Soooo… My last trip for a while took me – and Son – to the Far Far Far North. To get to the Far Far North you have to cross the BIG MAC – the Mackinaw Bridge, a wonder of engineering. The five-mile long bridge that connects the two parts of the state of Michigan.
To get to the Far Far Far North, we had even more traveling to do, and only four days to do it.
We squeezed a lot in those four days. First day was travel; a full day of travel, stopping in to see my Friend-With-The-Camera – briefly – (he lives near the Big Mac) – then on to the smoked fish store, then on to the pasty store, then on to a family visit, of sorts, then on to our motel, with more northward driving waiting for us in the morning!
The next two days were stuffed full with our intended northern activities. We actually went as far north as a person can go in our country, east of the Mississippi River: 47.2+ degrees latitude. This is looking northward into chilly Lake Superior, with the rocks standing out in the fog bank.
One of our “intended activities” was foremost on Son’s mind: to explore an actual copper mine. The area up there is very hilly, with ancient mountains that used to be higher than the Rockies. They are now covered by thick forest. It’s populated by the usual denizens of a northern forest…bear, moose, wolves…some people.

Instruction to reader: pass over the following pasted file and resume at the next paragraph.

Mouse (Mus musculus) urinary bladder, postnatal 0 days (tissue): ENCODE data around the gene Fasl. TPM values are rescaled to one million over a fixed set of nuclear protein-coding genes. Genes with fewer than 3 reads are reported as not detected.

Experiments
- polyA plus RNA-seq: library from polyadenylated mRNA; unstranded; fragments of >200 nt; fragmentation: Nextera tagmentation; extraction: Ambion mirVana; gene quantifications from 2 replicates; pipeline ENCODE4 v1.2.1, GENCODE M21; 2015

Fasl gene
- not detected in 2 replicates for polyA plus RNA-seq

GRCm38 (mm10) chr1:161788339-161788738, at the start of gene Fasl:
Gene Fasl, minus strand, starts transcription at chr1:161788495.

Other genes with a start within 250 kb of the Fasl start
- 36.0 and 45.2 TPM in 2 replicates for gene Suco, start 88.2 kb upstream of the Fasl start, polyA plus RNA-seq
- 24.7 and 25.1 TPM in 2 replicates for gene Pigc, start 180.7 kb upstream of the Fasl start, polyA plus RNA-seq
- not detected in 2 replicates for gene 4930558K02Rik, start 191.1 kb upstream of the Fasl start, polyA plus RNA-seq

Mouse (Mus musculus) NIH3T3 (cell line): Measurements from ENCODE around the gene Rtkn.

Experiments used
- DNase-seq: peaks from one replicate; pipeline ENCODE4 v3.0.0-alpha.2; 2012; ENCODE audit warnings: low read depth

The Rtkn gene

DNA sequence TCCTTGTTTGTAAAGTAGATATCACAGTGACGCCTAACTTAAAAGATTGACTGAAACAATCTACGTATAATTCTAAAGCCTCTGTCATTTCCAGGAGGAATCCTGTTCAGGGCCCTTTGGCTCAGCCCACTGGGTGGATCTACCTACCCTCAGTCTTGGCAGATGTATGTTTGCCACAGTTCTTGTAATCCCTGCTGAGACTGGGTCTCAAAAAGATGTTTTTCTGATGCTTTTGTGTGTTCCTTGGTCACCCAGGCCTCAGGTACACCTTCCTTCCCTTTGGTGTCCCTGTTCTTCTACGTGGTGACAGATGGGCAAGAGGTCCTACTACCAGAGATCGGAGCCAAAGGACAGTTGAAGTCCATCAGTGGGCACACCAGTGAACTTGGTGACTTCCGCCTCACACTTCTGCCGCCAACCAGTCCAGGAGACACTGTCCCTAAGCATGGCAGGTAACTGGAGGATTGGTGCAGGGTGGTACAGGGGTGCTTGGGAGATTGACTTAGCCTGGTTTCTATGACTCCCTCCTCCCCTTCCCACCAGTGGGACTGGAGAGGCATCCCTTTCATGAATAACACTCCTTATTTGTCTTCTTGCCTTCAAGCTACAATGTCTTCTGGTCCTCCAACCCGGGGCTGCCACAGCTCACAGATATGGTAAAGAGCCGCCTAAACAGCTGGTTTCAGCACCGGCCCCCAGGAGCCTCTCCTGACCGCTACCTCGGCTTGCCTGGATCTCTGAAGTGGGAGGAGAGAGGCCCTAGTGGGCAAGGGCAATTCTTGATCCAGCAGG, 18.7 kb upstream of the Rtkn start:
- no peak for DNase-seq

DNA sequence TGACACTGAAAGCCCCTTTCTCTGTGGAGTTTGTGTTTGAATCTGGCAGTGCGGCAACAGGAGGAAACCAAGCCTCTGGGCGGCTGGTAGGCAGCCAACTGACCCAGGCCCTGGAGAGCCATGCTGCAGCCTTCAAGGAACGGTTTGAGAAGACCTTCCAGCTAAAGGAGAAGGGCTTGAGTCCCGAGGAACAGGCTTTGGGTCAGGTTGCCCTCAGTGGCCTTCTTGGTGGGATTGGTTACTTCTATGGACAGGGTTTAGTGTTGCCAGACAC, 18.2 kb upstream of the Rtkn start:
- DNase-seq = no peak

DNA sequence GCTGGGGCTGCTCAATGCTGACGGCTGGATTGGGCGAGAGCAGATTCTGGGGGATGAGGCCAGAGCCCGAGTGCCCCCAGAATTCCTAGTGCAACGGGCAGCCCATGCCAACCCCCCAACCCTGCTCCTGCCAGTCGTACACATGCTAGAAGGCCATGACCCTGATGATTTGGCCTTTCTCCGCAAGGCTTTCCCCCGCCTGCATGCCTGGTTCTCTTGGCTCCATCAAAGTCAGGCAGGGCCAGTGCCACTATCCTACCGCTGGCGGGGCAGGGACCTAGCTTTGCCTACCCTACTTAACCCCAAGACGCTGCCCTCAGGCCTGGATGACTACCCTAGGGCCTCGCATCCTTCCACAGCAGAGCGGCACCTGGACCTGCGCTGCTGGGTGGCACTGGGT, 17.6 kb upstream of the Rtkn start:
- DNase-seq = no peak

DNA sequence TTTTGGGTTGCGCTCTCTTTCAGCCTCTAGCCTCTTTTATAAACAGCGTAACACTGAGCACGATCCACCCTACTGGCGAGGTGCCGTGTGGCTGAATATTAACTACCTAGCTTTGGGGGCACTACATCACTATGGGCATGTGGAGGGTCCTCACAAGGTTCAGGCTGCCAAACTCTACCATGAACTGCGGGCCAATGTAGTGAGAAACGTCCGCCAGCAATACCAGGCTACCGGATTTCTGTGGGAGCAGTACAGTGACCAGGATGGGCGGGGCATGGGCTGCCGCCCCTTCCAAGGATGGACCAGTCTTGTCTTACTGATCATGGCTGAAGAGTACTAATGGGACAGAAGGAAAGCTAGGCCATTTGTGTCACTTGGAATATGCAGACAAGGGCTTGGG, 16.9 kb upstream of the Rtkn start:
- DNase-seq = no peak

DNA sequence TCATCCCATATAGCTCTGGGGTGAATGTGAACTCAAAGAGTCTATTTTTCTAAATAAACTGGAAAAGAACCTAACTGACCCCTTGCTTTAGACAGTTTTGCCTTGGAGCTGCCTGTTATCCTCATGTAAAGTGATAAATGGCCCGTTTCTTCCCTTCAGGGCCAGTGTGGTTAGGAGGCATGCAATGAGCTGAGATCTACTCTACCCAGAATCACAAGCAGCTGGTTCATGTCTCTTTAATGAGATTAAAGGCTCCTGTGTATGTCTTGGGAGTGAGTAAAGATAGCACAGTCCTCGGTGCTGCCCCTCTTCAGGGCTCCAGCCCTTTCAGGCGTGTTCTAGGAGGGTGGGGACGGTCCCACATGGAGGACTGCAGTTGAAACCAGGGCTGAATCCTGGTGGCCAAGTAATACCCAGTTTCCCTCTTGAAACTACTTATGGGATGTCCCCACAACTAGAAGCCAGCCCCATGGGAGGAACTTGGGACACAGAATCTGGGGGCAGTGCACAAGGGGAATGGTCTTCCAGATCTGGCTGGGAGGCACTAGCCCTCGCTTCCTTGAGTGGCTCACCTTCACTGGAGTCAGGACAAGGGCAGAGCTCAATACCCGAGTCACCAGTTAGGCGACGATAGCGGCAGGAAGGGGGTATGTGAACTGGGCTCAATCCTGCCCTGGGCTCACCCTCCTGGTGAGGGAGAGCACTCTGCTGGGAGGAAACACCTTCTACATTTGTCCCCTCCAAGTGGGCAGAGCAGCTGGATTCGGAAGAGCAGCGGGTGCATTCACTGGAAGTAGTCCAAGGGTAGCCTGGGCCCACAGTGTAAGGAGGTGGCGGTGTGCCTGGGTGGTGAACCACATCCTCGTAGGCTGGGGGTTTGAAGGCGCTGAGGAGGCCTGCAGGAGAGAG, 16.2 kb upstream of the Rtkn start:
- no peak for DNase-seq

This is known as Copper Country because of the many millions of tons of copper taken out of the ground over the last two or three thousand years – perhaps fueling the development of the Bronze Age in Europe and the Middle East. Eventually along the edge of the narrow road we found the sign we were looking for: “Delaware” ! The Delaware Mine.
We turned in, followed the even narrower road, and parked the car on the edge of a giant slag heap. This is what was thrown out by the mining operations…not enough copper in the “slag.”
One very friendly older man worked there. Only one man, with a pet skunk. I held out my fingers toward him. He was a very shy little skunk who cuddled deeper into the man’s arms after one sniff of me. (hmmmph)
The man told us that we would first have to listen to a short video (so we knew how to act in a mine) and then we’d have to choose a hardhat that fit us.
He told us the “tour” of the mine was self-directed, there would be rough, uneven ground to walk on, a long stairway down and then up when we’re done, stay inside the barriers, don’t run or make sudden moves so you don’t wake up the bats…that’s about it. We could hardly wait!
We were directed to a little shed “way down there.” That would be our entrance into the mine. With a deep breath, we made our way downward….
It seemed like so much fun we didn’t even think of the rickety wooden stairs as a challenge….just…they were slippery and wet and a little rotten in places. We were going to descend 100 feet on them. (This was the good part while I could still take pictures.)
And then, at the bottom. . . .
And the walkway:
And. . .